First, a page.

Understanding the fundamentals of heating and cooling can save money on repairs. We will cover key terms, products, and maintenance schedules.
While it can be complicated, you must learn about HVAC systems and products such as ductwork, thermostats, and filters so your HVAC system runs optimally and efficiently. By understanding their basics, you will help ensure they operate in accordance with regulations.
Taking the time to grasp the basics of heating and cooling is a practical investment in your home’s efficiency; for expert furnace repair services, consider contacting an HVAC company that offers professional furnace repair in Wellington, CO.
1. What is an HVAC system?
HVAC systems serve a primary purpose: keeping building occupants comfortable by creating an optimal climate in terms of temperature, humidity, and air quality.
System components typically included are an air conditioner, heat pump or furnace, ducts, thermostat, blower, and thermostats. Furthermore, blowers may also be utilized to distribute air from units such as an AC and furnace throughout your home or business.
HVAC systems improve indoor air quality by replacing stale air with fresh, filtered air. Furthermore, they help regulate indoor humidity levels by taking humid, warm air out while sending dry, cool air in to avoid mold and mildew growth that could pose health hazards and structural damage over time.
2. What is an AFUE rating?
An AFUE rating measures the ratio between fuel consumed by your furnace and heat produced for your home. A furnace with an AFUE of 90 or higher will consume much less energy than its older counterpart with lower ratings.
While AFUE ratings indicate your furnace’s efficiency, they don’t account for the other root heat loss issues, such as leaky ducts, windows, or an underheated attic. Therefore, before investing in a new heating system, an in-home evaluation by a professional heating system installer must be conducted first.
Furnace manufacturers must display the annual fuel utilization efficiency (AFUE) ratings on the yellow EnergyGuide label on all appliances. You may also check manufacturer or retailer websites to get this information. However, be mindful that heating systems become less efficient over time, so printed AFUE ratings may no longer reflect reality.
3. What is a Zoning system?
An HVAC zoning system could be the ideal solution for homes with various temperature preferences or tall ceilings where heat rises and becomes trapped at the top. This system allows you to create distinct heating and cooling “zones” within your house that can each be controlled with its thermostat.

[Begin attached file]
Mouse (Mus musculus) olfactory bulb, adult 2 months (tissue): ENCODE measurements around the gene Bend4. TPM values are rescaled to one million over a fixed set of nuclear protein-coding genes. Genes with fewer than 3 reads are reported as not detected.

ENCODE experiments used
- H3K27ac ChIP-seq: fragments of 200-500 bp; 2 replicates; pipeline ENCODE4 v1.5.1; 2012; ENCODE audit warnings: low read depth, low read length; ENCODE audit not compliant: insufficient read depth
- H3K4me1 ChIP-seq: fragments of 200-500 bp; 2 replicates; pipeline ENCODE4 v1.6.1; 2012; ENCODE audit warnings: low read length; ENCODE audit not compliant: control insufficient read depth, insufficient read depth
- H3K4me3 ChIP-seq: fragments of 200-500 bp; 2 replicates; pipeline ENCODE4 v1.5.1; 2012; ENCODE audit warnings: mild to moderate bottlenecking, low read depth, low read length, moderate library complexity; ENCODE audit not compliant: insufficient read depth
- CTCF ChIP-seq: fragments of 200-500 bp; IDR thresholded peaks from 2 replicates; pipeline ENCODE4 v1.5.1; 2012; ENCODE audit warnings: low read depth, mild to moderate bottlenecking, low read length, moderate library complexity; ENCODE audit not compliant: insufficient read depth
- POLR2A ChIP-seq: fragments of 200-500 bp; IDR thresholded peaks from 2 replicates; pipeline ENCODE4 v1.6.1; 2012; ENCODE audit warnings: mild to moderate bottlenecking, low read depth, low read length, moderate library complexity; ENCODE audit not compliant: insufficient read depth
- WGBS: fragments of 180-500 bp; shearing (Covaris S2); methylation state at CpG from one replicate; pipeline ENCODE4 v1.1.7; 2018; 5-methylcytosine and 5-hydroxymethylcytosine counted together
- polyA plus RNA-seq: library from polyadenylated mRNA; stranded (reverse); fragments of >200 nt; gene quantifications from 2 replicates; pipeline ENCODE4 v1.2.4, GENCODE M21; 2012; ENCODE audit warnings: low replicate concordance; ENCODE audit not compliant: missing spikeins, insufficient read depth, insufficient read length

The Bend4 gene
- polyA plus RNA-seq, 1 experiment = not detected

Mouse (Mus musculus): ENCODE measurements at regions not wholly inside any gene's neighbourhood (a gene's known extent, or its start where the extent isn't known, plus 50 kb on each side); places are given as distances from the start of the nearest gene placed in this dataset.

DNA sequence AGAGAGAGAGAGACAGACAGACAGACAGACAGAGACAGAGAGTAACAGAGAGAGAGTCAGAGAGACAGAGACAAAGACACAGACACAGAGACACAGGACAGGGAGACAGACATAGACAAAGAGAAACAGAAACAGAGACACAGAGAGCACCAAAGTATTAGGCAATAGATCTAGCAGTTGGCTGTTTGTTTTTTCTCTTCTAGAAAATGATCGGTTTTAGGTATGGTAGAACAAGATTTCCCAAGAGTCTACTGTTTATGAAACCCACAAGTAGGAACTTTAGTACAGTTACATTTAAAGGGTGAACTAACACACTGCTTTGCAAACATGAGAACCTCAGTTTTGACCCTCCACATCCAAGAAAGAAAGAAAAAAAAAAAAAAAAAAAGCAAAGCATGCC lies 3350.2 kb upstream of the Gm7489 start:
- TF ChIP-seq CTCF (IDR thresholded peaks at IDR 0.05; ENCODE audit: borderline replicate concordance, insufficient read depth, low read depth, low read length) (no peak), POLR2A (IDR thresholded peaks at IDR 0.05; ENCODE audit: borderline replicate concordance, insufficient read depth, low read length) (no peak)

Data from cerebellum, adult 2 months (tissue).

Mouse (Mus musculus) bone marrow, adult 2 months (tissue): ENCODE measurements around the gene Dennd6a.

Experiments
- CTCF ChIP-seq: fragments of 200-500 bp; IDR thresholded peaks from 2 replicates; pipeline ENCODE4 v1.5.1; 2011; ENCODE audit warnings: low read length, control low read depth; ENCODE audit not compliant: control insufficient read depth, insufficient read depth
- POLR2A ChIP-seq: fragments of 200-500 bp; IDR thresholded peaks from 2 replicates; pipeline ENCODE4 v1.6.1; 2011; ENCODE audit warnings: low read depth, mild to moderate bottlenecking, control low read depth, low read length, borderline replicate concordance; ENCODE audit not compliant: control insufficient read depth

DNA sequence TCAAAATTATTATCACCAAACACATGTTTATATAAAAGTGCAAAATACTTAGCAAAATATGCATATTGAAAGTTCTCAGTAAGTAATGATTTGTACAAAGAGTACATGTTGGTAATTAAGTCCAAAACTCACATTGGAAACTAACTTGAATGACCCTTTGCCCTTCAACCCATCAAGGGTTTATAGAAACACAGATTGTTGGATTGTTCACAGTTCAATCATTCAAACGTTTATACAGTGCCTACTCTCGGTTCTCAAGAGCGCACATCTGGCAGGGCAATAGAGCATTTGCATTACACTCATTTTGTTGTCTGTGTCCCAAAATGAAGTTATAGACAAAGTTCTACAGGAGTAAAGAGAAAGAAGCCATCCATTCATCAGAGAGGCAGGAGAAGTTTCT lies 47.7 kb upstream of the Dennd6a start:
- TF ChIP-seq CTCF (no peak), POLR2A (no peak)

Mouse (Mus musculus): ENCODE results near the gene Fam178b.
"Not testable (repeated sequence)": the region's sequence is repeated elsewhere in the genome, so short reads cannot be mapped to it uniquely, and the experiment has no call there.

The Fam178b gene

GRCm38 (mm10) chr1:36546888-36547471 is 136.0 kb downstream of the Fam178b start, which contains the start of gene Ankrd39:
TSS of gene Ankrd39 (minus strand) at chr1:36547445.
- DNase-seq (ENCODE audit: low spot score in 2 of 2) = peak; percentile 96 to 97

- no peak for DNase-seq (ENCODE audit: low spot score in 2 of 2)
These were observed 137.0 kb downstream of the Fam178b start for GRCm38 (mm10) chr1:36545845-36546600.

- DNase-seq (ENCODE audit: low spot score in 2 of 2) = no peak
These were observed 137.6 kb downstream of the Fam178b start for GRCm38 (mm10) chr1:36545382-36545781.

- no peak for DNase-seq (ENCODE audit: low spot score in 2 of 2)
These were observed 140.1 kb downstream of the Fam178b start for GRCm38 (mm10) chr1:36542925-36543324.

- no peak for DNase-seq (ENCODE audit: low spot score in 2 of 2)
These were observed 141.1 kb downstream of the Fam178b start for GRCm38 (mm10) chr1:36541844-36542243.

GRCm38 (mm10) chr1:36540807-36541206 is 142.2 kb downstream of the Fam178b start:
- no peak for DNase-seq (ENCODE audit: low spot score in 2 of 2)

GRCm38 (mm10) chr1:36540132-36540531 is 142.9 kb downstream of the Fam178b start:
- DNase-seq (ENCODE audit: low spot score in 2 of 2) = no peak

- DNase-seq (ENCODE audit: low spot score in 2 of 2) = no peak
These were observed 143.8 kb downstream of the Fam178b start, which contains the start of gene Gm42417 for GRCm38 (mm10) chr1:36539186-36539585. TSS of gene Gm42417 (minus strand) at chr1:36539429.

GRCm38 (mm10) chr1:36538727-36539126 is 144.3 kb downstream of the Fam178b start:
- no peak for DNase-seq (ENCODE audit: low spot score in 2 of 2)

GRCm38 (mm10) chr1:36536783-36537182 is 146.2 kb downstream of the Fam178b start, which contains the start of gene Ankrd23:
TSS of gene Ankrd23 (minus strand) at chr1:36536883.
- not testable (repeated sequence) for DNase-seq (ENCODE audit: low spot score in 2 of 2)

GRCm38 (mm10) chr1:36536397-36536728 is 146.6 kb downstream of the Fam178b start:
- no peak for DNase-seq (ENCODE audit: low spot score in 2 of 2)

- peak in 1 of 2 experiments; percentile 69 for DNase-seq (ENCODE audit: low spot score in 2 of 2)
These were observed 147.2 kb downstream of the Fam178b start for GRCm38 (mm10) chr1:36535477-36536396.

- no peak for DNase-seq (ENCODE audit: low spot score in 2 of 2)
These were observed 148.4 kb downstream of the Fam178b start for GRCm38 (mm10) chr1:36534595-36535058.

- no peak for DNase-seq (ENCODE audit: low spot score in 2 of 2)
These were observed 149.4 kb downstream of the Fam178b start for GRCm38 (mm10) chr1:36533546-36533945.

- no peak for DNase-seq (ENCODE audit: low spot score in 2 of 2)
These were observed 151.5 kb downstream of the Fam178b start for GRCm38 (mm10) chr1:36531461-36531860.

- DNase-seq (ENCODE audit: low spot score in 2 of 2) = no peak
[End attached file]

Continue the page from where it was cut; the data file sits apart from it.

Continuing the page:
Zoning systems work for both duct-based and ductless heating/cooling systems. Their goal is to target heating or cooling to only those rooms (zones) that need it rather than waste energy by warming or cooling parts of your house that don’t.
Lower-floor and upper-floor areas often form their zones due to usage and temperature demands, with bedrooms often serving as individual zones due to being used at nighttime. Depending on its layout and personal preferences, a professional can help determine how many zones your home needs.
4. What is a thermostat?
A thermostat is a device used to read ambient temperature and activate fan and heating systems as needed. Most thermostats include an LCD display screen and multiple wires connected to blower fans, auxiliary heat systems, or two-stage heating/cooling systems.
Problems with your thermostat can cause your system to shut off unexpectedly or cycle unpredictably. If your thermostat has trouble maintaining a setting or regularly alters without warning, contact an HVAC technician as soon as possible for repairs or adjustment.
5. What is a filter?
Dirty air filters can become clogged quickly, forcing the blower fan to run more frequently and wear out faster.
To protect against this scenario, change out your furnace filter regularly and clean around vents. Clogged drain pipes may lead to leaks and mold growth; to stop this from occurring, regularly empty your drain pan while using degreasing products to dissolve dirt accumulation in pipes.
6. What is a leak?
Leaks in HVAC can be an immense hassle. Not only can they lead to significant damage, but repairing them may prove impossible. To minimize leaks altogether and protect against potential future problems, having your HVAC system professionally inspected annually by a certified inspector will allow for early identification of any potential issues before they turn into major ones.
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